There is a tension between individual and structural analysis of society, with the first being seen as more simple and amateurish, and the latter more political and professional; a political scientist would look for the broader structures while a psychologist and social worker would look for issues at individual, family and small-group levels. It is obvious that both levels of analysis are needed if we want to understand all aspects of a society.

In my articles, I usually focus on the broader structures and less on the individual levels; at best one would use anecdotes and examples to illustrate issues. Today, I shall give prominence to the individual levels.

We human beings organize our lives and societies differently; at the same time, many aspects are common to any society at any time and any place: the right to a good and secure life is basic. In our time, when ‘war on terror’ has become an everyday concept, security aspects related to direct, sudden and unpredictable violence are highlighted dimensions.

It is essential that every person and group feel safe and valued, with rights and duties to receive and contribute, with regulations and laws that apply to all. In any society, fairness and lack of large differences between individuals and groups are more than ideals; they are intrinsic values to human thinking. In our time, we emphasize gender equality, and we want all social, cultural and religious dimensions to be without discrimination to individuals and groups.

In spite of our good intentions and ideals, there are many inequalities and interest conflicts in the world, locally and internationally. There are deep differences between rich and poor individuals, groups and countries, indeed between the North and South, the industrialized and developing countries. There are disparities in fulfillment of basic human needs and rights in all countries, and more so in the developing countries, and there is still lack of basic democracy in many countries. Rule can be unfair, and people do not have equal access to shelter, food, health and livelihoods; education is not yet universally available to all children and youth.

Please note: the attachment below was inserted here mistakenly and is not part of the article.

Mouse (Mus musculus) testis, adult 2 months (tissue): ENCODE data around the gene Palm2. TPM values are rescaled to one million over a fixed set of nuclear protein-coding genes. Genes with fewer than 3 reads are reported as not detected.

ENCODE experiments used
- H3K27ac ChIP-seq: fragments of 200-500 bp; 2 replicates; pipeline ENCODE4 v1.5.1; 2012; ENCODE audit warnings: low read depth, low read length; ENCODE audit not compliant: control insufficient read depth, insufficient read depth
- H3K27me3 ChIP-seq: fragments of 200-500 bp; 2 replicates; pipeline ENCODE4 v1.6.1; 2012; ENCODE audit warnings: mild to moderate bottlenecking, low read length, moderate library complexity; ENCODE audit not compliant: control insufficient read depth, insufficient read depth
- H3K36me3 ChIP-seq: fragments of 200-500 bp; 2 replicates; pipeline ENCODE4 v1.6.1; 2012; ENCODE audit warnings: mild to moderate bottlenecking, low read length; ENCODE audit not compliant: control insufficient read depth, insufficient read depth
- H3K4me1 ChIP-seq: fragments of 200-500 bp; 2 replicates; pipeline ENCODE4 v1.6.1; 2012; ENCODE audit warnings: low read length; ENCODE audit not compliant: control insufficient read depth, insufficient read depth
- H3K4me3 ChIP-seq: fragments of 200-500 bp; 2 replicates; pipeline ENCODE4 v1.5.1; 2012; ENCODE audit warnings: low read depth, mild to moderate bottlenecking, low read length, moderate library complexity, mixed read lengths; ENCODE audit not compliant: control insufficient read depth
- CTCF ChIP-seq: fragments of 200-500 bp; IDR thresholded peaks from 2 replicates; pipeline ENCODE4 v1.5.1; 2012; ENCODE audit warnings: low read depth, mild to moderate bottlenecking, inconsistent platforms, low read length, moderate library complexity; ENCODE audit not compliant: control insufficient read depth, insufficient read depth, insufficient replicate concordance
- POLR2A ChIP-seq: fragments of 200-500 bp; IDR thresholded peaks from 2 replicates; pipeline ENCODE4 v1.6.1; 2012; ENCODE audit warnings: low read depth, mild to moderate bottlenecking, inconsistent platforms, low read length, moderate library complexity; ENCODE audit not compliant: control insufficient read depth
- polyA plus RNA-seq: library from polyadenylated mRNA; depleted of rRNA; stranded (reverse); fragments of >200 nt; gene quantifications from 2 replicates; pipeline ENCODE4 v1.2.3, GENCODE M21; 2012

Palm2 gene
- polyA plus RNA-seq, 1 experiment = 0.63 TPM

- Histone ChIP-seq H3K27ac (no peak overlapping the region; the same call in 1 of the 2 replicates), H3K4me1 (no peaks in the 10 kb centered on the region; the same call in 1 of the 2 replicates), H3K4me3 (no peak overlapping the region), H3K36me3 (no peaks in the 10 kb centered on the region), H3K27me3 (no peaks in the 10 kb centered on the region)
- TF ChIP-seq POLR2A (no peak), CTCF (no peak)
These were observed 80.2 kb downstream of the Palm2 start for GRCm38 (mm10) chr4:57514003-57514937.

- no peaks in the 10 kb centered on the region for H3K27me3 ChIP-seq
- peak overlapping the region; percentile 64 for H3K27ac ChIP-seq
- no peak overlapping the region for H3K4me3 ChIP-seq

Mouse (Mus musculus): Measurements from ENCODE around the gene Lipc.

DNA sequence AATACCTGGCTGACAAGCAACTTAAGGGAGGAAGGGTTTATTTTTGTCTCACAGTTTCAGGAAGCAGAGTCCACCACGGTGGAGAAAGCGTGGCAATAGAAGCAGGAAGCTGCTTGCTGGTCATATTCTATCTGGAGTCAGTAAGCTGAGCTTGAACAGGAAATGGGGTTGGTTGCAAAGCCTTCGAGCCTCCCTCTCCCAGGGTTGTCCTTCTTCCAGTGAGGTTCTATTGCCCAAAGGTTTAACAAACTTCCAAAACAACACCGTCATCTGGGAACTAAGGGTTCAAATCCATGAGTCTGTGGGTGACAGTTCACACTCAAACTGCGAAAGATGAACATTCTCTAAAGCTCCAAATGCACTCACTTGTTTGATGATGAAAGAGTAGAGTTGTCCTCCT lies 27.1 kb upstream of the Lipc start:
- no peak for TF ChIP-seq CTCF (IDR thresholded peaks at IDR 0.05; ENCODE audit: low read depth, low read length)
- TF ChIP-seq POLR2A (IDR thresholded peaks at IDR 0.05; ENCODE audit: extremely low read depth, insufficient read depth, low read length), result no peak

Behind the broader generalizations there are individuals, families and small communities. When we consider people’s everyday lives, we should not only be academic, but also use common sense. We should use other, simpler dimensions than what we usually do when we consider and judge how good societies are; it is not given that the wealthy societies and countries are the best and most humane to live in.

As a Westerner myself, I am impressed by the kindness that I see every day in a developing country like Pakistan – and earlier when I worked in East Africa – and I am saddened by the technocratic societies in the West. One could have expected poor people to resent wealthier people and show more aggression towards them and towards each other. Yet, I believe that poor people show as much kindness as wealthy people, probably more. Kindness in everyday situations is not based on creed or cradle, religion, colour, ethnicity or any other such characteristics. It is randomly distributed throughout humanity and the world. This makes us pause and reflect, and it should indeed make us optimistic; human beings have an inbuilt ability to do what is right. Yes, I say this in a time and age when we all, and the media and politicians, especially in the West, focus on issues related to terrorism and more, as I mentioned above. We constantly repeat negative aspects rather than all the positive things that are also in abundance right in front of us. I believe we will realize more of this if we look less at structures and more at individuals.